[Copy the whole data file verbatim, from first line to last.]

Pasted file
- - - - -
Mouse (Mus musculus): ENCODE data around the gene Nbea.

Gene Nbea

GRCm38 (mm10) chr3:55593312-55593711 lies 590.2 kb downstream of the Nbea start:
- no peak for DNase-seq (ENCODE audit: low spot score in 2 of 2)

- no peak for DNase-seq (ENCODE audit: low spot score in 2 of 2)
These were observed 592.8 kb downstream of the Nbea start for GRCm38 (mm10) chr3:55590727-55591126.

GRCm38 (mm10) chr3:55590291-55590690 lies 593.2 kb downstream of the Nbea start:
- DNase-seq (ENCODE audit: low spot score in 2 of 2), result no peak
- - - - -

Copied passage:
Mouse (Mus musculus): ENCODE data around the gene Nbea.

Gene Nbea

GRCm38 (mm10) chr3:55593312-55593711 lies 590.2 kb downstream of the Nbea start:
- no peak for DNase-seq (ENCODE audit: low spot score in 2 of 2)

- no peak for DNase-seq (ENCODE audit: low spot score in 2 of 2)
These were observed 592.8 kb downstream of the Nbea start for GRCm38 (mm10) chr3:55590727-55591126.

GRCm38 (mm10) chr3:55590291-55590690 lies 593.2 kb downstream of the Nbea start:
- DNase-seq (ENCODE audit: low spot score in 2 of 2), result no peak